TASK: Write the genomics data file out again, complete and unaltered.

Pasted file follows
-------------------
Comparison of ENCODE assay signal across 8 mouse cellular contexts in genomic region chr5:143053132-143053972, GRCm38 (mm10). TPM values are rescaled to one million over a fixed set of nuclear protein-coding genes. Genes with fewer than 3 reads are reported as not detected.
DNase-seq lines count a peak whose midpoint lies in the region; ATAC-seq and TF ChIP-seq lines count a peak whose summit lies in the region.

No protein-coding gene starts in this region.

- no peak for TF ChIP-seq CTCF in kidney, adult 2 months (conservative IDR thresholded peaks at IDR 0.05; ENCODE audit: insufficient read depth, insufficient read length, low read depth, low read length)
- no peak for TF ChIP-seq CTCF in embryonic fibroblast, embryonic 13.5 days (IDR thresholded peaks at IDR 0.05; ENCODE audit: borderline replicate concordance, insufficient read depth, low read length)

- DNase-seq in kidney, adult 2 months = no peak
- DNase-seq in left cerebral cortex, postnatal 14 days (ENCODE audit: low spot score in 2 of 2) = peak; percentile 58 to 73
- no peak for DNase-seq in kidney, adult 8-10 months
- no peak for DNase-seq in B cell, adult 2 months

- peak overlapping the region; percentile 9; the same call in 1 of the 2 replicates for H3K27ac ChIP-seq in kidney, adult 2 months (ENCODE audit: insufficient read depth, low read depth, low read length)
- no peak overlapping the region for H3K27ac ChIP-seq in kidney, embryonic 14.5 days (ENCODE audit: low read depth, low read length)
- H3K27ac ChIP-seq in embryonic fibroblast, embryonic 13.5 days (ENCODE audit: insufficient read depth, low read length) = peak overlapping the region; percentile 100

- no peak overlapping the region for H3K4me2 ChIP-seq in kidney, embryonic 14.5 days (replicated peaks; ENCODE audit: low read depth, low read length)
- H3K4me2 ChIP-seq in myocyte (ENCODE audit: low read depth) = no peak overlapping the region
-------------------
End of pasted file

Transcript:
Comparison of ENCODE assay signal across 8 mouse cellular contexts in genomic region chr5:143053132-143053972, GRCm38 (mm10). TPM values are rescaled to one million over a fixed set of nuclear protein-coding genes. Genes with fewer than 3 reads are reported as not detected.
DNase-seq lines count a peak whose midpoint lies in the region; ATAC-seq and TF ChIP-seq lines count a peak whose summit lies in the region.

No protein-coding gene starts in this region.

- no peak for TF ChIP-seq CTCF in kidney, adult 2 months (conservative IDR thresholded peaks at IDR 0.05; ENCODE audit: insufficient read depth, insufficient read length, low read depth, low read length)
- no peak for TF ChIP-seq CTCF in embryonic fibroblast, embryonic 13.5 days (IDR thresholded peaks at IDR 0.05; ENCODE audit: borderline replicate concordance, insufficient read depth, low read length)

- DNase-seq in kidney, adult 2 months = no peak
- DNase-seq in left cerebral cortex, postnatal 14 days (ENCODE audit: low spot score in 2 of 2) = peak; percentile 58 to 73
- no peak for DNase-seq in kidney, adult 8-10 months
- no peak for DNase-seq in B cell, adult 2 months

- peak overlapping the region; percentile 9; the same call in 1 of the 2 replicates for H3K27ac ChIP-seq in kidney, adult 2 months (ENCODE audit: insufficient read depth, low read depth, low read length)
- no peak overlapping the region for H3K27ac ChIP-seq in kidney, embryonic 14.5 days (ENCODE audit: low read depth, low read length)
- H3K27ac ChIP-seq in embryonic fibroblast, embryonic 13.5 days (ENCODE audit: insufficient read depth, low read length) = peak overlapping the region; percentile 100

- no peak overlapping the region for H3K4me2 ChIP-seq in kidney, embryonic 14.5 days (replicated peaks; ENCODE audit: low read depth, low read length)
- H3K4me2 ChIP-seq in myocyte (ENCODE audit: low read depth) = no peak overlapping the region